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Message Broker Use of Identifiers to Distinguish Neighbours

IP.com Disclosure Number: IPCOM000013391D
Original Publication Date: 1999-Oct-01
Included in the Prior Art Database: 2003-Jun-18
Document File: 2 page(s) / 30K

Publishing Venue

IBM

Related People

Simon Holdsworth: AUTHOR [+2]

Abstract

Within a multi-broker network, it is necessary for a broker to know the source of messages it receives in order to avoid loops by sending a message back to its source. This could be solved by having a broker insert its identity into each message which it sends to a neighbouring broker, however this has the disadvantage that it may result in the entire message being rewritten (inefficient for large messages) and requires the broker to have special case code when delivering messages to other brokers. Within a publish/subscribe system, it is often possible for a subscriber to specify an identifier which the broker must place in any messages sent to the client, in order for the client to distinguish messages sent to it from messages sent on the same transport link, but intended for other subscribers. The normal mode is thus for the subscriber to register with its own identity, which the broker then places in messages sent to that subscriber. For example, IBM's MQSeries has a correlation identifier in all message headers. This can be modified by the broker without having to rewrite the message content. The system described uses this mechanism, but with the key point that a broker assigns identifiers to its neighbours, so that each neighbour has a different identifier (two different brokers may represent the same, third broker using different identifiers), and registers with each neighbour using the neighbours identifier, rather than its own. When the neighbour sends messages to the broker, it naturally places the identifier supplied by the broker into the message. In this way the subscribing broker receives messages from each neighbour with that neighbour's identifier, without the neighbour being aware that it is sending the message to a broker, and without the neighbour needing to know the value of its identifier for the broker. The disclosure allows a multi-broker design where brokers do not need to have special case code for forwarding messages to other brokers. It also means that messages destined for other brokers do not have to be modified, other than a header field change. Both of these result in a more efficient broker.

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Message Broker Use of Identifiers to Distinguish Neighbours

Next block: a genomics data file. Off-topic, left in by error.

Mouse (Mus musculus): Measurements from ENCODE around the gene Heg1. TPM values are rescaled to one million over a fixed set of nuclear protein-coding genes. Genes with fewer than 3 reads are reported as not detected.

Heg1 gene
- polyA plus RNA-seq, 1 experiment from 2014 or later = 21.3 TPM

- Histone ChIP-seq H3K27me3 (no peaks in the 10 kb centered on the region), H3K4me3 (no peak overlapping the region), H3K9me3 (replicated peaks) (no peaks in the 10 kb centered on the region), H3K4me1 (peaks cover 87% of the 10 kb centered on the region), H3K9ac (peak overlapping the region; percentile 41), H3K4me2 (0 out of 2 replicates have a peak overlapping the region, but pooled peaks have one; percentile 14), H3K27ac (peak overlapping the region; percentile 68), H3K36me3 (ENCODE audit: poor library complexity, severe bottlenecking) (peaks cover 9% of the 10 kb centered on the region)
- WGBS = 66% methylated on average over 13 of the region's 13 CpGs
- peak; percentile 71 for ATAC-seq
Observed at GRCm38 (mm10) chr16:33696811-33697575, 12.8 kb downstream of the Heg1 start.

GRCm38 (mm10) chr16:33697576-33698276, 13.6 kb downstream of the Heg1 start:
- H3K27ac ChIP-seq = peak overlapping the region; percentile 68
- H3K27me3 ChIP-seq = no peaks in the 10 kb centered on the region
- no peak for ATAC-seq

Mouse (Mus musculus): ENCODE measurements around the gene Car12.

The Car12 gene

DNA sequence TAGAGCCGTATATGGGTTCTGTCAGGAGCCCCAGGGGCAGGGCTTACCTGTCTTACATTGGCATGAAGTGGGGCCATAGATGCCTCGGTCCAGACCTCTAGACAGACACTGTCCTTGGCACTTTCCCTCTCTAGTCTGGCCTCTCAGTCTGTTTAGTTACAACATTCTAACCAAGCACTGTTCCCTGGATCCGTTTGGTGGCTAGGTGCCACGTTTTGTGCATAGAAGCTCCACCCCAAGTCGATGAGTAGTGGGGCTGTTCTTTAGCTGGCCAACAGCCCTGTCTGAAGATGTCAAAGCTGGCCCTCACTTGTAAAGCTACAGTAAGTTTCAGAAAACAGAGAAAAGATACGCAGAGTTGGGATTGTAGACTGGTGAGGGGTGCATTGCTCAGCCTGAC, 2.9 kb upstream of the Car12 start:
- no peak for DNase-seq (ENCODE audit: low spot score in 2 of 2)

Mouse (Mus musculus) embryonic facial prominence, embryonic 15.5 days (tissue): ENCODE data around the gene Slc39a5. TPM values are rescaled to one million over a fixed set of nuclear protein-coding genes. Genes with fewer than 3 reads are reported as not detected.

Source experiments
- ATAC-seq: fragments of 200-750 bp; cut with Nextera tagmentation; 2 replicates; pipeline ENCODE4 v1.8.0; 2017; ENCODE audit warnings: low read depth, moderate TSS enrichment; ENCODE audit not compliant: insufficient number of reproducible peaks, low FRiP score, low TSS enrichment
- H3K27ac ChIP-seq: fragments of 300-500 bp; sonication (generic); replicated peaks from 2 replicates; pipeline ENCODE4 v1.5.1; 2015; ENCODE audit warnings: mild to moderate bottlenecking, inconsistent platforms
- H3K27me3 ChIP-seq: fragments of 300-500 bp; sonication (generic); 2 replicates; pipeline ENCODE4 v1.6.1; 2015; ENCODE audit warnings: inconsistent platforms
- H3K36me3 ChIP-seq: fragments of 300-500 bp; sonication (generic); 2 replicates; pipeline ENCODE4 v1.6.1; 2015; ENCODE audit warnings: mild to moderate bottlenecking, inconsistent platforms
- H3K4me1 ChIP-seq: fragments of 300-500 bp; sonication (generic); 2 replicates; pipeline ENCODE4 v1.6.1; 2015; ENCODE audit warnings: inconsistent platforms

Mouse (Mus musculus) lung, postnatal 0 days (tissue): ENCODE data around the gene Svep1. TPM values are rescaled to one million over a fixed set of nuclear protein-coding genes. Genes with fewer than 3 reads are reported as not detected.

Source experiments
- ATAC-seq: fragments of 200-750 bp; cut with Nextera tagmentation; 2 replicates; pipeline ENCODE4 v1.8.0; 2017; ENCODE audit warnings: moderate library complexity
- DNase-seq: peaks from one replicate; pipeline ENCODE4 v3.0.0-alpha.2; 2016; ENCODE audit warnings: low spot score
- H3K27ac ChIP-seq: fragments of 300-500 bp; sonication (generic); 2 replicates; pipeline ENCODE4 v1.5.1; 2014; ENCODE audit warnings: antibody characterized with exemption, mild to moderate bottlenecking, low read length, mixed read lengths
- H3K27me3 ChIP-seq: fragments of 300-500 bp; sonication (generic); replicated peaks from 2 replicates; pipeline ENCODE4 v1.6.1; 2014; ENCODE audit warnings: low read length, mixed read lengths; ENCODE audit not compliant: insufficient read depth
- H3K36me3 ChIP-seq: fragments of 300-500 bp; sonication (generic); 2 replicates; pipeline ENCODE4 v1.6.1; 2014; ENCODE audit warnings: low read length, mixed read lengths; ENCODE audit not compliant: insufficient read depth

Within a multi-broker network, it is necessary for a broker to know the source
of messages it receives in order to avoid loops by sending a message back to
its source. This could be solved by having a broker insert its identity into
each message which it sends to a neighbouring broker, however this has the
disadvantage that it may result in the entire message being rewritten
(inefficient for large messages) and requires the broker to have special case
code when delivering messages to other brokers.

     Within a publish/subscribe system, it is often
possible for a subscriber to specify an identifier which
the broker must place in any messages sent to the client,
in order for the client to distinguish messages sent to it
from messages sent on the same transport link, but
intended for other subscribers. The normal mode is thus
for the subscriber to register with its own identity,
which the broker then places in messages sent to that
subscriber. For example, IBM's MQSeries has a correlation
identifier in all message headers. This can be modified
by the broker without having to rewrite the message
content.

     The system described uses this mechanism, but with
the key point that a broker assigns identifiers to its
neighbours, so that each neighbour has a different
identifier (two different brokers may represent the same,
third broker using different identifiers), and registers
with each neighbour using the neighbours identifier,
rather than its own. When the neighbour sends messages to
the broker, it naturally places the identifier supplied by
the broker into the message.

     In this way the subscribing broker receives messages
from each neighbour with that neighbour's identifier,
without the neighbour being aware that it is sending the
message to a broker, and without the neighbour needing to
know the value of its identifier for the broker. The
disclosure allows a multi-broker design where brokers do
not need to have special case code for forwarding messages
to other brokers. It also means that messages destined
for...